Metrics That Matter: A Closer Look at the Food Value Chain

The food value chain consisting of farmers, distributors, processors and retailers is sliding backwards on operating margin. It is the combination of the "Amazon Effect" and the "3G Effect". (The fierce cutting of costs following the merger of Kraft/Heinz combined with the pressure of changing market fundamentals led by Amazon.) While companies want to drive digital innovation, most are not early adopters and the technologies are not mature enough for the late majority adopter. This results in a dilemma of "what to do?" 

Consumers want fresh, local and convenient foods. The focus is on health and wellness with shoppers clamoring for smart labels to see the origin and processing steps of the food value chain.The traditional food manufacturer is focused on a global or mutli-national journey of supply chain excellence that is defined by manufacturing efficiency, standardization and functional excellence. The two are at the crossroads. The business models are clashing.

The end-to-end focus currently at play in the food value chain is not the path forward for the digital transformation that needs to happen. Why? The focus on end-to-end is on enterprise flows. It is inside-out based on a traditional approach to serving the market. The shift requires an outside-in approach to sense the market and build the process flows from the channel back. In the case of food manufacturing, it is essential to tie good planning processes to commodity buying strategies to orchestrate costs through alternate sourcing and buying strategies. Most lack the capability to tie tactical supply planning to procurement buying plans, and use channel data from the channel through the supply chain.

Online food sales today are 4%, and it is expected to account for 8% of sales or $70B by 2021 (source Inmar Willard Bishop Analytics). eCommerce changes the shopping fundamentals. Snacks are 15% online in China for Mondelez. There is no way to trigger impulse buys or leverage traditional tactics like end-aisle displays and in-store promotional artwork. The world of ecommerce changes distribution centers and delivery. It requires a reinvestment in the warehouse to pick the each, consideration of robotics to improve picking flexibility and rethinking order management/delivery to improve convenience. A very different model than case picking and long-haul delivery through over-the-road trucking to retail distribution centers.

Consumers also want wellness. One in six people in the US are sickened by food annually. Shoppers want healthier food and smart labels. Fresh is a major driver. Today's value chains are designed for pre-packaged foods with long shelf lives. In interviews, we find that companies are confused on how to deliver smart labels consistently. They lack the infrastructure.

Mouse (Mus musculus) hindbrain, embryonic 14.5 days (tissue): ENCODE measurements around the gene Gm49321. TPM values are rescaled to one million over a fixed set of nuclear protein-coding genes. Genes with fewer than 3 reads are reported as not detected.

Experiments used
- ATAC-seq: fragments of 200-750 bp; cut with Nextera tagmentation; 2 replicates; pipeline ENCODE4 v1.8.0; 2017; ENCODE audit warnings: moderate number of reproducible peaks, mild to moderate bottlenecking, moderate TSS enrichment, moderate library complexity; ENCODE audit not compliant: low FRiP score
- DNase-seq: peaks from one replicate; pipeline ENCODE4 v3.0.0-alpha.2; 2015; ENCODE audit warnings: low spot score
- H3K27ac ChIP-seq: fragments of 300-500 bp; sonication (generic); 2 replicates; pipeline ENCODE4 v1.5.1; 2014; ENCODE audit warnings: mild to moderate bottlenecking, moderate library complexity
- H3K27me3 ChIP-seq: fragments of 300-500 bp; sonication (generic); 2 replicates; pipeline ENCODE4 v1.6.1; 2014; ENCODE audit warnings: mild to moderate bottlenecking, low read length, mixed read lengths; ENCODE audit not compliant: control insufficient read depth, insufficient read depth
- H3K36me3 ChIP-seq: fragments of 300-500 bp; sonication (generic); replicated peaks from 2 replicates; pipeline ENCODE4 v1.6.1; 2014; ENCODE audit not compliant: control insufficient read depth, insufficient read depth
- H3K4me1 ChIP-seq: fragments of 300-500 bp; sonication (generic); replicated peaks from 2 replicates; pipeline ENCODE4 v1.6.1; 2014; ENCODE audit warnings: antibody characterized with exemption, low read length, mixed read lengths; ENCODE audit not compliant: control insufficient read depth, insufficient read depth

It is a rocky ride. In Figure 1, we share the industry snapshot of the consumer value chain. While growth averages 4%, it favors fresh and local products. The growth rate is up 2% when 2010 is compared to 2016. However large brands are struggling. Inventory turns are 6.37 down 20% when 2010 is compared to 2016. ROIC is 10% down 3% when 2016 is compared to 2010. The business fundamentals have changed, and the supply chain leaders have been slow to innovate on new business models and outside-in processes. The increased complexity of line extensions is a drag to the bottomline; yet less than 15% of companies are actively working cost-to-serve programs.

In this market, Hershey is weathering the storm the best. 

Figure 1. Table of Performance and Improvement

To understand the rockiness of the market, here we share the orbit charts of the food industry. Notice the backward slide of both operating margin and growth. It is a very unpredictable pattern for a rocky ride. In the 2016-2012 period note the upward swing in inventory turns driven by supply chain excellence programs.  

Figure 2. Orbit Chart of the Food Industry at the Intersection of Operating Margin and Inventory Turns

As shown in Table 3, each manufacturer is operating at a different place on the effective frontier. 

Figure 3. Table of Performance and Improvement of the Food Manufacturers

Figure 4. Orbit Chart of ROIC and Growth

For additional insights check out the attached report.

Sources:

Ecommerce data sourced from Inmar Willard Bishop Analytics, a Chicago-based consulting firm.

Wall Street Journal, Where the FDA is Going Under Trump, October 16, 2017

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